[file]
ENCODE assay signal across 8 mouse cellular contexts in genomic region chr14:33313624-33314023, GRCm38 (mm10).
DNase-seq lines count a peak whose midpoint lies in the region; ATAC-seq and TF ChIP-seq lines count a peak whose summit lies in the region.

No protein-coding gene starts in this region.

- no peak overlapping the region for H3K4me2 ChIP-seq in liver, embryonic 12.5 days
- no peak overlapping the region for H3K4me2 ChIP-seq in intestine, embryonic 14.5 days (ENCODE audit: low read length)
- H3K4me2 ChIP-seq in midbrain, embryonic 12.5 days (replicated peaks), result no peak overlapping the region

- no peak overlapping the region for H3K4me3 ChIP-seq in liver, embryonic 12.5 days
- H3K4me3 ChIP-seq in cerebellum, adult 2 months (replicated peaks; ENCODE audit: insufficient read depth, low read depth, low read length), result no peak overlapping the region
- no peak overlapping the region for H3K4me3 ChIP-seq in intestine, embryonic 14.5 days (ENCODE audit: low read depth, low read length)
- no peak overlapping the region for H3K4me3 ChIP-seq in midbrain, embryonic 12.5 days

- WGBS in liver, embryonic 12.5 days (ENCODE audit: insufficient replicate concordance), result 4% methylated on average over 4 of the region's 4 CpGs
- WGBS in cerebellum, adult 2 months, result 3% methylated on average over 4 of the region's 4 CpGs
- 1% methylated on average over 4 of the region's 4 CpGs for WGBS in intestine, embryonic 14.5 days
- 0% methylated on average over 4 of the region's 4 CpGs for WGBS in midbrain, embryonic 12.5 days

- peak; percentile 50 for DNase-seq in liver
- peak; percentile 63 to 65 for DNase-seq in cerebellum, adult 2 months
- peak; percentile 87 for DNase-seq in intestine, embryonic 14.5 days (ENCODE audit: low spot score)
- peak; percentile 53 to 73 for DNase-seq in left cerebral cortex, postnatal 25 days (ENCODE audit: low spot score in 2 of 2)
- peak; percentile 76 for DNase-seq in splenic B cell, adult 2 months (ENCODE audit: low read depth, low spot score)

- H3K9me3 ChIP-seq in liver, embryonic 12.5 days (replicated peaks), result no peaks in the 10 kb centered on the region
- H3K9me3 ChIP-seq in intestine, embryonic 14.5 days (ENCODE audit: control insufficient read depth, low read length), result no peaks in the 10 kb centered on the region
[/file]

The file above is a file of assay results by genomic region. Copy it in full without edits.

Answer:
ENCODE assay signal across 8 mouse cellular contexts in genomic region chr14:33313624-33314023, GRCm38 (mm10).
DNase-seq lines count a peak whose midpoint lies in the region; ATAC-seq and TF ChIP-seq lines count a peak whose summit lies in the region.

No protein-coding gene starts in this region.

- no peak overlapping the region for H3K4me2 ChIP-seq in liver, embryonic 12.5 days
- no peak overlapping the region for H3K4me2 ChIP-seq in intestine, embryonic 14.5 days (ENCODE audit: low read length)
- H3K4me2 ChIP-seq in midbrain, embryonic 12.5 days (replicated peaks), result no peak overlapping the region

- no peak overlapping the region for H3K4me3 ChIP-seq in liver, embryonic 12.5 days
- H3K4me3 ChIP-seq in cerebellum, adult 2 months (replicated peaks; ENCODE audit: insufficient read depth, low read depth, low read length), result no peak overlapping the region
- no peak overlapping the region for H3K4me3 ChIP-seq in intestine, embryonic 14.5 days (ENCODE audit: low read depth, low read length)
- no peak overlapping the region for H3K4me3 ChIP-seq in midbrain, embryonic 12.5 days

- WGBS in liver, embryonic 12.5 days (ENCODE audit: insufficient replicate concordance), result 4% methylated on average over 4 of the region's 4 CpGs
- WGBS in cerebellum, adult 2 months, result 3% methylated on average over 4 of the region's 4 CpGs
- 1% methylated on average over 4 of the region's 4 CpGs for WGBS in intestine, embryonic 14.5 days
- 0% methylated on average over 4 of the region's 4 CpGs for WGBS in midbrain, embryonic 12.5 days

- peak; percentile 50 for DNase-seq in liver
- peak; percentile 63 to 65 for DNase-seq in cerebellum, adult 2 months
- peak; percentile 87 for DNase-seq in intestine, embryonic 14.5 days (ENCODE audit: low spot score)
- peak; percentile 53 to 73 for DNase-seq in left cerebral cortex, postnatal 25 days (ENCODE audit: low spot score in 2 of 2)
- peak; percentile 76 for DNase-seq in splenic B cell, adult 2 months (ENCODE audit: low read depth, low spot score)

- H3K9me3 ChIP-seq in liver, embryonic 12.5 days (replicated peaks), result no peaks in the 10 kb centered on the region
- H3K9me3 ChIP-seq in intestine, embryonic 14.5 days (ENCODE audit: control insufficient read depth, low read length), result no peaks in the 10 kb centered on the region